She stressed on the importance of sending home the message that trans children exist, from a gatekeeper to the librarian of a school. “We have not talked about trans children at all. Education for all has to also include awareness among parents, teaching staff, support staff and everyone in public life, so that when these children grow up, they do not feel discriminated against in jobs, education, their rights and their everyday lives,” Chhetri added.
She also questioned why biology textbooks still have gender binary chapters when talking about reproduction in classes ninth and tenth, without a word on transgenders. “It is time we talk about that as well,” she said.
Back in 2014, former Lieutanant Governor of Delhi Najeeb Jung announced that transgender children could take admission in schools across Delhi NCR and pursue their studies free of cost alongside other students, under Right to Education (RTE). Under the economically weaker section (EWS) category, they were eligible for 25 per cent reservation for admission.
Recently, the Delhi Government’s State Council of Education Research and Training (SCERT) announced an elementary level education curriculum to make teachers sensitive to transgenders and the issues they face.
Under the curriculum, the teachers get to meet members of the transgender community in areas like Burari and Turkman Gate in North Delhi, which has a sizeable trans population, to understand the barriers between their access to education and healthcare services. The District Institute of Education and Training (DIET) centres organise monthly workshops and lectures by experts from different universities and NGOs in which people from the community come and speak about their experiences. In fact, SCERT’s short-term courses for transpersons who couldn’t complete their basic education is also in the pipeline.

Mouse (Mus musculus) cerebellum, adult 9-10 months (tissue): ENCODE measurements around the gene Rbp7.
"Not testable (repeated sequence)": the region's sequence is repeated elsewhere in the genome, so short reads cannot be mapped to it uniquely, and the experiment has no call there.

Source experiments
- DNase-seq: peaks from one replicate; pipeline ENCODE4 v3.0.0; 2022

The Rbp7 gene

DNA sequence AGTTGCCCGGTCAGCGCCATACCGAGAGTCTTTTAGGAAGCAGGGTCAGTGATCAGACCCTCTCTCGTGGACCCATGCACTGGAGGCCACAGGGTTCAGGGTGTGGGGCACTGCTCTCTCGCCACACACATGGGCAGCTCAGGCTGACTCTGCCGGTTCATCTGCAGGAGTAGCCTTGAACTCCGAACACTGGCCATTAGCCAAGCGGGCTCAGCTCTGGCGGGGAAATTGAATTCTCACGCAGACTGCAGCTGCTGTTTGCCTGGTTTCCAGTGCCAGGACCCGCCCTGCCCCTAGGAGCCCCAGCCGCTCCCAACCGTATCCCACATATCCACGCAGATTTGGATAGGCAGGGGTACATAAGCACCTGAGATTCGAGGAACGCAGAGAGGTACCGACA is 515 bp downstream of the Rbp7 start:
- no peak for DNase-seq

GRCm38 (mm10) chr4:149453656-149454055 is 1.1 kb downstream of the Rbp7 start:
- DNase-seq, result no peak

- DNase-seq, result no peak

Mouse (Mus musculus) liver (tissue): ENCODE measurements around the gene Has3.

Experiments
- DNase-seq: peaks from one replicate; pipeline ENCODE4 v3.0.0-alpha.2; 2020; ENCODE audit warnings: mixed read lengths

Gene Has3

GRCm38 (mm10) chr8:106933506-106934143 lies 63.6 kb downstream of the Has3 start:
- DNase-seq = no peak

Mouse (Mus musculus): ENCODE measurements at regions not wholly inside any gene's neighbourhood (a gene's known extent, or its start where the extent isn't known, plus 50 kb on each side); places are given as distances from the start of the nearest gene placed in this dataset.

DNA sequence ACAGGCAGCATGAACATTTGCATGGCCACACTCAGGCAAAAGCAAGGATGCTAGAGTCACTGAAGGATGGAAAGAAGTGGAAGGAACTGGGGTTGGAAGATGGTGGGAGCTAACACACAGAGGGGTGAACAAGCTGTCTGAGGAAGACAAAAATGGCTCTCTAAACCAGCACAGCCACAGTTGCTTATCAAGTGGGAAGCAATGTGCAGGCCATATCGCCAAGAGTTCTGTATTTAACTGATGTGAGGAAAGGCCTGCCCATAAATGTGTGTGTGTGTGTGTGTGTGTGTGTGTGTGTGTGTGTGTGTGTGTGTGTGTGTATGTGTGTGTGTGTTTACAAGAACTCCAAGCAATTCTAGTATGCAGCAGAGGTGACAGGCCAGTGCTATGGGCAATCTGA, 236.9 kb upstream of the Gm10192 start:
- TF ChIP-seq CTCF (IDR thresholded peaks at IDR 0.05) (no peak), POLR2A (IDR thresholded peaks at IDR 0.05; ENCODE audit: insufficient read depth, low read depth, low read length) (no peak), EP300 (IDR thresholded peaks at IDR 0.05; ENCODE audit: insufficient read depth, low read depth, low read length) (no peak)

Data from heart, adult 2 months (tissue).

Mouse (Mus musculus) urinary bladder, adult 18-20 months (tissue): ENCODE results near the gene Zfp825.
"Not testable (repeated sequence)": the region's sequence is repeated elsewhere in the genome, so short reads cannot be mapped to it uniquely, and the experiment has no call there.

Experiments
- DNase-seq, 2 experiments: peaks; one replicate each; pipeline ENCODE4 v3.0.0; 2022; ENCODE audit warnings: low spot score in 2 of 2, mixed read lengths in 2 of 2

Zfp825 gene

Transgender activist and popular TV show host Rose Venkatesan, who faced severe harassment during her teenage years, shares that inclusiveness can only be a reality when “no one experiences fear and feels the need to remain closeted”.
“I remember how I was harassed in school and college; for a long time, I feared being found out. I internalised the fear from the looks I got and and all the bullying. I was hiding my femininity which was painful and crushed my confidence,” Venkatesan told indianexpress.com.
Identifying as a transwoman, Venkatesan hailed the initiatives being taken and emphasised that unless society, including school teachers, especially male teachers, and parents as well as the management of schools, talk about such things openly, change will be a far cry.
“Name-calling and verbal harassment don’t end,” said Venkatesan, who is also part of NGO Sahodaran, affirming the NGO’s Tamil Nadu survey that pointed out bullying and harassment are pervasive and commonplace.
What more does she hope for? “If what the Kejriwal government is doing in Delhi can have a ripple effect across the country, even in smaller cities and towns, we can truly hope for trans-inclusivity,” she said.